People working in places where face-to-face
interactions cannot be avoided have also been advised to wear masks, according
to Reuters news agency.
The guidance will be in place
for two weeks, Health Minister Bent Hoie said during a press conference on
Norway is one of a few countries
that had not advised people to wear masks in public. Countries such as France,
Spain and Belgium have all introduced mandatory mask policies.
ATP finals to be held behind closed doors
The ATP Tour Finals, a competition
that ends the men’s tennis season, is set to take place in London behind closed
This year’s tournament, held between 15-22
November, is the last time it will be held in London before it moves to Turin in
Those who have already bought tickets
will be refunded.
However, should government pilot
events go well and restrictions on live sporting events be lifted, tickets may
be sold closer to the time of the event, the ATP said.
The event sees the world's top eight men's single players compete. Novak Djokovic, Rafael Nadal and
Dominic Theim are the first players to qualify for the event.
Separate figures published by the UK's statistics agencies indicate there have been 56,800 deaths registered in the UK where Covid-19 was mentioned on the death certificate.
US fears over pandemic meeting flu season
The head of the US Centers for Disease
Control and Prevention (CDC) says many regions in the country need to bring down
the number of coronavirus cases in order to stop the pandemic from coinciding with the
country’s flu season.
Director Robert Redfield said the rate of positive
test results as a proportion of the total number of tests should be below 5% or even lower, according
More than 30 states have reported test
positivity rates of more than 5% over the past week.
There are concerns that if the
pandemic and the winter flu season coincide, hospitals could be overstretched.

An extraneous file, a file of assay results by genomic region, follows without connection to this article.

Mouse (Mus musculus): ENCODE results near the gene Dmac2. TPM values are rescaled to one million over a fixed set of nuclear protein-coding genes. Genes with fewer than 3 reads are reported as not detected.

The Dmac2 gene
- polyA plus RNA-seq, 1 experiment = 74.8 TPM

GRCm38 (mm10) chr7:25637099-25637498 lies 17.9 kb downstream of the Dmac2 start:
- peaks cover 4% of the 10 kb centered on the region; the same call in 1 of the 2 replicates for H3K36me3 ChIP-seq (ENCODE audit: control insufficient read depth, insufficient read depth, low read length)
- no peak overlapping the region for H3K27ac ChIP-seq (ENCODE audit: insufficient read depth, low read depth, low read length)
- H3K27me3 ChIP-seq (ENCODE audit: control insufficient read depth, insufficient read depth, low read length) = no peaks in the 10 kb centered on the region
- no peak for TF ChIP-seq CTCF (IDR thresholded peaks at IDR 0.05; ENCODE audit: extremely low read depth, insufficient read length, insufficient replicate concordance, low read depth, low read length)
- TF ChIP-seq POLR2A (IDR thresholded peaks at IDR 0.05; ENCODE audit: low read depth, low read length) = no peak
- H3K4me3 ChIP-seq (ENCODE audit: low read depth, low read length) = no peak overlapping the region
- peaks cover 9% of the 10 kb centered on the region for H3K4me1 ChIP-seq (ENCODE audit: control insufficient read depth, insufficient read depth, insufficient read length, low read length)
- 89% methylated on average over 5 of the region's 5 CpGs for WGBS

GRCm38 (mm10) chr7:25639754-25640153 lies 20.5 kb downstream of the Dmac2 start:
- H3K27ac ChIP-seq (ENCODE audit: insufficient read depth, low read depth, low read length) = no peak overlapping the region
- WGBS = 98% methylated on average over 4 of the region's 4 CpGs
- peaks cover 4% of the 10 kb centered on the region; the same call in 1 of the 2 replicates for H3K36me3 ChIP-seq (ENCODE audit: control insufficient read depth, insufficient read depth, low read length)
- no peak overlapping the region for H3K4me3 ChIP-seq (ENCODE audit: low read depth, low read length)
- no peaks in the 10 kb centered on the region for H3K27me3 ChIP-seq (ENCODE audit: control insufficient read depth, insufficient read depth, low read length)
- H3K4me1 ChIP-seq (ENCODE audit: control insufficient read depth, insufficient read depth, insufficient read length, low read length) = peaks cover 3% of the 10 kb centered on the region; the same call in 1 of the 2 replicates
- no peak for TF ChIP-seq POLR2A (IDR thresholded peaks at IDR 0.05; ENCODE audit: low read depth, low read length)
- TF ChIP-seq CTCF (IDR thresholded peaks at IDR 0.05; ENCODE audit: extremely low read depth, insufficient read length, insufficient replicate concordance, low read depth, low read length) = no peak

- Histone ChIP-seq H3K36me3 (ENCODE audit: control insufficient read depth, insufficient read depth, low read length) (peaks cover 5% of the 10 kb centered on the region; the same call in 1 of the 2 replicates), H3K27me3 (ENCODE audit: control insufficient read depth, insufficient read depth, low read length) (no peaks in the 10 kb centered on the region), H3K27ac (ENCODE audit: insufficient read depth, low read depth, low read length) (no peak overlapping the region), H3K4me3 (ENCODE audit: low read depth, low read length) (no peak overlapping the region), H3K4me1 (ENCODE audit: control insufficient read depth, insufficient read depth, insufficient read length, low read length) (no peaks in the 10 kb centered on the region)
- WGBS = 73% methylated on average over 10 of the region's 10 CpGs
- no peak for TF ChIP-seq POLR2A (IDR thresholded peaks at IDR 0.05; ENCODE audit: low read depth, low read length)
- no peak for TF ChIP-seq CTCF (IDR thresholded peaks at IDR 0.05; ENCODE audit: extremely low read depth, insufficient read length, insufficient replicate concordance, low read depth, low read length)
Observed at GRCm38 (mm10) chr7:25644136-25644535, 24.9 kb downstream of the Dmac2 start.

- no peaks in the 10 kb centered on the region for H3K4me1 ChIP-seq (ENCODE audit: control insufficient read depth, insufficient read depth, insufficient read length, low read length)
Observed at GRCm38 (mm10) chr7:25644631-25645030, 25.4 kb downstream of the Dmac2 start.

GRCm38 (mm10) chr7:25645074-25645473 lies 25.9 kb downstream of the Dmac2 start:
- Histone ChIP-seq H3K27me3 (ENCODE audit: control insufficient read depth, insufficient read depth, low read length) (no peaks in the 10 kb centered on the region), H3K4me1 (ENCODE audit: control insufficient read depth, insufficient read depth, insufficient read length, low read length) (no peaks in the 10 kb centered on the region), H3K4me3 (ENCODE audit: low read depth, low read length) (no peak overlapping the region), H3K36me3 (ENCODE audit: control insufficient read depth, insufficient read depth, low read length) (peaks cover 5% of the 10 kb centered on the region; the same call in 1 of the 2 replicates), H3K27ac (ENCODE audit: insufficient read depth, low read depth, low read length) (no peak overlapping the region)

The CDC estimates that there were 410,000–740,000 flu hospitalisations and
24,000–64,000 deaths during the 2019-2020 winter flu season.
Kim Jong-un rejects aid over Covid-19 fears
Kim Jong-un has
ordered North Korea to reject all offers of international aid in the wake of
severe flooding, saying that it could expose people to the coronavirus.
The North Korean
leader was quoted in state media telling a meeting of top officials that the country’s
borders should be shut more tightly.
North Korea says it
has no confirmed cases of the virus however health experts say they find this
difficult to believe.
On Friday, a lockdown was lifted in the town of Kaesong after a suspected case of the virus. It was not announced if the suspected case was in fact Covid-19.
The country has been
hit by weeks of heavy monsoon rains. More than 20 people have died and
16,000 houses have been destroyed.
Oxford University college confirms places for all offer holders
In a statement on its website, it explained the decision was taken "in response to the uncertainties surrounding this year’s assessment".
It said their new 2020 undergraduates are their "most diverse cohort ever".
It comes after 280,000 pupils in England had their A-level marks downgraded, with many set to miss out on their university places.
After the exams were cancelled due to the pandemic, grades were awarded using a controversial modelling system - with the key factors being the ranking order of pupils and the previous exam results of schools and colleges.
Do you have to self-isolate if you only drive through France?
If you have a holiday in a country which is exempt from UK
quarantine rules and don’t make any stops in France on your drive back, you are not required to self-isolate on
your return to the UK. However, you must make sure no new people get into your
which share a border with France and are currently exempt from quarantine rules
are Germany, Italy and Switzerland.
other neighbours - Spain, Andorra, Monaco, Luxembourg and Belgium
- are not exempt. So, if you have visited one of these countries during your
holiday, you will still have to self-isolate, even if you have made no stops
while driving through France.
You can stop in a
remote place in France, for example to stretch your legs or walk your dog, and
if you don’t have any contact with other people or enter any public spaces you
will not have to quarantine for 14 days when you get back.
But if you get
out of your vehicle at a service station or on ferry while crossing from France
to the UK, you will be required to self-isolate on your return.